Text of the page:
A Delta whistleblower fears someone might be killed if more rotten Queenstown power poles fall over.
The infrastructure company is pumping an extra $26 million into replacing dodgy poles across Otago, upping the replacement rate from about 50 a month to more than 300 a month from March next year.
But that’s cold comfort for Dunedin man Richard Healey.
He quit Delta last month to blow the whistle on what he claims is the company’s poor maintenance.
Healey fears replacements might be too late.
In July a pole hit the deck on Morven Ferry Road, at Arrow Junction, eight days after being climbed twice by Delta staff.
The pole brought down 33kV and 11kV lines and did not have a red tag on it.
Red tags are nailed to a power pole if they are unfit to climb.
Miraculously the lines were caught in the only tree within 400 metres of the power pole, he says.
“If the lines were left hanging above the ground they would have presented a fatal risk for anyone who came into contact with them”.
Healey says the pole fall “scared the hell” out of the senior Delta worker in charge that day.
If live wires reached the ground near the road there was a “good chance” the ground would become a charged-up death sentence.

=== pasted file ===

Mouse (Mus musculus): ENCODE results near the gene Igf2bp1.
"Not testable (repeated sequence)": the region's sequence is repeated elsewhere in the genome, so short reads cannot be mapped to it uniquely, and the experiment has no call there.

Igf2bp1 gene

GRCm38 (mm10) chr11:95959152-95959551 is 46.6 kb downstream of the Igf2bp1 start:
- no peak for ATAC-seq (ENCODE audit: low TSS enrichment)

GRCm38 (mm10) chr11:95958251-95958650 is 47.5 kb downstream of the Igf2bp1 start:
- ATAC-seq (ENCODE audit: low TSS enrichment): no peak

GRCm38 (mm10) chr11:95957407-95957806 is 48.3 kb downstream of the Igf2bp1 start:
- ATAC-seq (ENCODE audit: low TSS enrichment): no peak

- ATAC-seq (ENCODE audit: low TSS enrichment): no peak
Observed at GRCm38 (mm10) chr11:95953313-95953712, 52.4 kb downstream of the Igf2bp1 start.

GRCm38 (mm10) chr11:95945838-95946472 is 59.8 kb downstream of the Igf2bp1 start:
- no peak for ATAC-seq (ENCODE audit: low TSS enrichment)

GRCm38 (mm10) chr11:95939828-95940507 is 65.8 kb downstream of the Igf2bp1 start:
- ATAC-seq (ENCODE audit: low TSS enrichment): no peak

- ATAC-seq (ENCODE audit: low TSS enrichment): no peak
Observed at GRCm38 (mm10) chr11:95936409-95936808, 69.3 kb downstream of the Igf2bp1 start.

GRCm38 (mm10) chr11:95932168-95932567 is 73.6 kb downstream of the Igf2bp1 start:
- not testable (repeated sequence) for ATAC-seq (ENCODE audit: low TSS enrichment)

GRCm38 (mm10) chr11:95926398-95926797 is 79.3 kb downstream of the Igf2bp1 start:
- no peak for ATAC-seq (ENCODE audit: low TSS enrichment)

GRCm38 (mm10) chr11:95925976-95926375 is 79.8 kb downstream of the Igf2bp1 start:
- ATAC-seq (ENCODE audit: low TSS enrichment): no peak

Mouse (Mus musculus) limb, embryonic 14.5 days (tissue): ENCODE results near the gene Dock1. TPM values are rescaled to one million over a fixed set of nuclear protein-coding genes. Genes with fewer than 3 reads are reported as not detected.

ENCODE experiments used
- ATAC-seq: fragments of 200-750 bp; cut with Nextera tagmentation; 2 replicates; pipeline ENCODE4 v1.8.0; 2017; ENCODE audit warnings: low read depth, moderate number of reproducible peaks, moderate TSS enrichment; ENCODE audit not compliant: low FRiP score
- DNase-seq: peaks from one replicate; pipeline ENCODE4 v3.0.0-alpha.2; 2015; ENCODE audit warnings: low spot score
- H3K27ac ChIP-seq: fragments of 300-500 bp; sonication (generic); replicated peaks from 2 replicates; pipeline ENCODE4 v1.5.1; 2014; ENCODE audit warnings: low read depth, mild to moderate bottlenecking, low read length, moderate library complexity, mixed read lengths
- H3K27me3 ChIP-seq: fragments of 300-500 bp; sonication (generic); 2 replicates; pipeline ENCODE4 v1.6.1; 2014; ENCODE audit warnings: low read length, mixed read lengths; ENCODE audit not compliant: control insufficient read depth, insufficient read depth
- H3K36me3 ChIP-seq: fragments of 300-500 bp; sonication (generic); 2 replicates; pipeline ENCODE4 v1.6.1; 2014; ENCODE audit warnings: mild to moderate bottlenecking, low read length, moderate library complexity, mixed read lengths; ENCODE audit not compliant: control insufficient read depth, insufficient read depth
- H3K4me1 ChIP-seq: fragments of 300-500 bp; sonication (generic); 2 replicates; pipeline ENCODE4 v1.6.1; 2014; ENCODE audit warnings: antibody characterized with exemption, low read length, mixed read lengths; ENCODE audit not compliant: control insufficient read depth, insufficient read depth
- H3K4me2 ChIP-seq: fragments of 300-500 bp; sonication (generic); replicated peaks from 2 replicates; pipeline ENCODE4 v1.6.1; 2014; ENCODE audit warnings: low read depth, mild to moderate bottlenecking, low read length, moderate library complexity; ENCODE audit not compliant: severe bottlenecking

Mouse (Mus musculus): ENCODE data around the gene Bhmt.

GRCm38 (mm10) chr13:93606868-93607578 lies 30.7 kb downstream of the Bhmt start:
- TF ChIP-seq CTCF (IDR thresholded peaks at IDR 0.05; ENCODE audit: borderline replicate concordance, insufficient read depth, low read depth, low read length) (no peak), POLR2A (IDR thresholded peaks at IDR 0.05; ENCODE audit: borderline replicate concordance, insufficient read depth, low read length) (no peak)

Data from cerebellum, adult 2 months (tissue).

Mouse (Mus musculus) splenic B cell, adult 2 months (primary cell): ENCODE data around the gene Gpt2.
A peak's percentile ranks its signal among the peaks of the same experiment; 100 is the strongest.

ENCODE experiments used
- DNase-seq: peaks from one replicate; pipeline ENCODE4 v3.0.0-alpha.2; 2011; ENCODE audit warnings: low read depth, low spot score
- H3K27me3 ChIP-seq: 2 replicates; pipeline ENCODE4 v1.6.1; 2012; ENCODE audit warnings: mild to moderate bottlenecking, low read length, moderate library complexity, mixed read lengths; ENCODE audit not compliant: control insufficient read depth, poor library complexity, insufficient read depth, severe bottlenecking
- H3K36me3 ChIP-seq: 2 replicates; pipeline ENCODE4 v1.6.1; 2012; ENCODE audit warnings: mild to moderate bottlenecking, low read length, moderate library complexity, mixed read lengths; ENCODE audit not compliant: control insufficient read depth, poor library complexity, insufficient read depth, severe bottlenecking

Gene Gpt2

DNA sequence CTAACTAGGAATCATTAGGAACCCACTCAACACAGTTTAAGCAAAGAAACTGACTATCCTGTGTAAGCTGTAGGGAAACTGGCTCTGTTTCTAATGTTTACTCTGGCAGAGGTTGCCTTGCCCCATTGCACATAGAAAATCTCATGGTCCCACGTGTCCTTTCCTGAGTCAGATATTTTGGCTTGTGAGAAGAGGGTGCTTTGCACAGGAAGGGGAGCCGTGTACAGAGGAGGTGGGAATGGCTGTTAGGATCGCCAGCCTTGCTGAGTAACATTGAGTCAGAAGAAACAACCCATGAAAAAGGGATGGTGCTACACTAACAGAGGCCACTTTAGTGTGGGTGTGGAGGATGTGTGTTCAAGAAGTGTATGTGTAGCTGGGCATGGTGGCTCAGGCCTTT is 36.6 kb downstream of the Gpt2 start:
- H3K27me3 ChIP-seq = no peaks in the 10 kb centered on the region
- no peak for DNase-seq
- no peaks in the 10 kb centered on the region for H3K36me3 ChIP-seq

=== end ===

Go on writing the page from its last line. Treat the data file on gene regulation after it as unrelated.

The resort is home to more than 80 dodgy poles.
Delta says it’s spending $30.25m replacing nearly 3000 “condition zero” and “condition one” poles – 1930 of which are in Queenstown Lakes and Central Otago.
Before that, only $4.25m was budgeted for pole replacements in this financial year.
In an emailed statement, Delta comms man Gary Johnson says: “We take the safety of our network very seriously.”
The company wouldn’t reveal how many poles have fallen in the Wakatipu basin over the past 12 months.
Queenstown mayor Jim Boult says the council has discussed dodgy poles with Delta.
It’s told Delta it wants to see a general solution plan for replacing power poles and a specific plan for the Queenstown Lakes.
Boult says the council is “encouraged by the extra funding” and he will meet Delta boss Grady Cameron early next month to discuss progress.
Healey says Delta’s incident report into the Morven Ferry Rd mishap noted it was due to an “extreme weather event” and marked as a “moderate risk”.
Yet he says the peak wind gust at the Queenstown Airport was 62kmh that day and a healthy pole can stand winds of up to nearly 160kmh.
Healey says any time there is even a potential risk to life it should be considered “extreme risk”.
The whistleblower says three Delta staffers checked the Morven Ferry pole to ensure it was safe to climb – and they believed it was.
Healey fears a “hidden incentive” may be at play.
After any high or extreme risk incidents an automated email is sent to head honcho Cameron.
Healey, who left his job at Delta to blow the whistle on the company, says “honest to God, you could write a book about this”.